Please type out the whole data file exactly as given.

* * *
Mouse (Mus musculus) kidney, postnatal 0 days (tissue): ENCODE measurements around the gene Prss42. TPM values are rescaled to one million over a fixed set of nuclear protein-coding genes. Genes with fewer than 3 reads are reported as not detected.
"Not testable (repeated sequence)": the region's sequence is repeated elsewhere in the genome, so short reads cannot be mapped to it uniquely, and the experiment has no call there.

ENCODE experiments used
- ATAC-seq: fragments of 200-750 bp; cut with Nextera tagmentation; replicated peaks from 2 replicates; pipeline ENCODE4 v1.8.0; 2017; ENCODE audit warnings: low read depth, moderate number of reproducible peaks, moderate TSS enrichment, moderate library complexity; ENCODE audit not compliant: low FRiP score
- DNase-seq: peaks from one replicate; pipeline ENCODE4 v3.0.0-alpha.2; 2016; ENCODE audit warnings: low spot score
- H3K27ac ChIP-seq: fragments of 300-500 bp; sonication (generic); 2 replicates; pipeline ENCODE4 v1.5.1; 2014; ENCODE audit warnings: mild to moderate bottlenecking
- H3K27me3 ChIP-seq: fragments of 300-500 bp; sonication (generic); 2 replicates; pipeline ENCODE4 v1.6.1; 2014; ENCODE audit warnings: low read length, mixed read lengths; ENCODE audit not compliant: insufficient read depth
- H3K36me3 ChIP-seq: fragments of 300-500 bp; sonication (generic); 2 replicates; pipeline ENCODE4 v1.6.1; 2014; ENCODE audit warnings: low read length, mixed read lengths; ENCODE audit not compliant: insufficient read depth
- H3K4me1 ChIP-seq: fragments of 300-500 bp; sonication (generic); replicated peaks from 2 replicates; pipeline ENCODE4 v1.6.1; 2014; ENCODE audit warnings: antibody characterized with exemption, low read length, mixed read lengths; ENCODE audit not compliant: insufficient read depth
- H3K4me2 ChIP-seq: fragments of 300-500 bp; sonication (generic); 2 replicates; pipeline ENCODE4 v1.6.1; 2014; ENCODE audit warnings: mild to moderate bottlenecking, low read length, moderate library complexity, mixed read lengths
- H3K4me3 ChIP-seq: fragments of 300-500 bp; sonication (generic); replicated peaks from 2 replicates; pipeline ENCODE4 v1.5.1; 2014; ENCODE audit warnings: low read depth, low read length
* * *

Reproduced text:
Mouse (Mus musculus) kidney, postnatal 0 days (tissue): ENCODE measurements around the gene Prss42. TPM values are rescaled to one million over a fixed set of nuclear protein-coding genes. Genes with fewer than 3 reads are reported as not detected.
"Not testable (repeated sequence)": the region's sequence is repeated elsewhere in the genome, so short reads cannot be mapped to it uniquely, and the experiment has no call there.

ENCODE experiments used
- ATAC-seq: fragments of 200-750 bp; cut with Nextera tagmentation; replicated peaks from 2 replicates; pipeline ENCODE4 v1.8.0; 2017; ENCODE audit warnings: low read depth, moderate number of reproducible peaks, moderate TSS enrichment, moderate library complexity; ENCODE audit not compliant: low FRiP score
- DNase-seq: peaks from one replicate; pipeline ENCODE4 v3.0.0-alpha.2; 2016; ENCODE audit warnings: low spot score
- H3K27ac ChIP-seq: fragments of 300-500 bp; sonication (generic); 2 replicates; pipeline ENCODE4 v1.5.1; 2014; ENCODE audit warnings: mild to moderate bottlenecking
- H3K27me3 ChIP-seq: fragments of 300-500 bp; sonication (generic); 2 replicates; pipeline ENCODE4 v1.6.1; 2014; ENCODE audit warnings: low read length, mixed read lengths; ENCODE audit not compliant: insufficient read depth
- H3K36me3 ChIP-seq: fragments of 300-500 bp; sonication (generic); 2 replicates; pipeline ENCODE4 v1.6.1; 2014; ENCODE audit warnings: low read length, mixed read lengths; ENCODE audit not compliant: insufficient read depth
- H3K4me1 ChIP-seq: fragments of 300-500 bp; sonication (generic); replicated peaks from 2 replicates; pipeline ENCODE4 v1.6.1; 2014; ENCODE audit warnings: antibody characterized with exemption, low read length, mixed read lengths; ENCODE audit not compliant: insufficient read depth
- H3K4me2 ChIP-seq: fragments of 300-500 bp; sonication (generic); 2 replicates; pipeline ENCODE4 v1.6.1; 2014; ENCODE audit warnings: mild to moderate bottlenecking, low read length, moderate library complexity, mixed read lengths
- H3K4me3 ChIP-seq: fragments of 300-500 bp; sonication (generic); replicated peaks from 2 replicates; pipeline ENCODE4 v1.5.1; 2014; ENCODE audit warnings: low read depth, low read length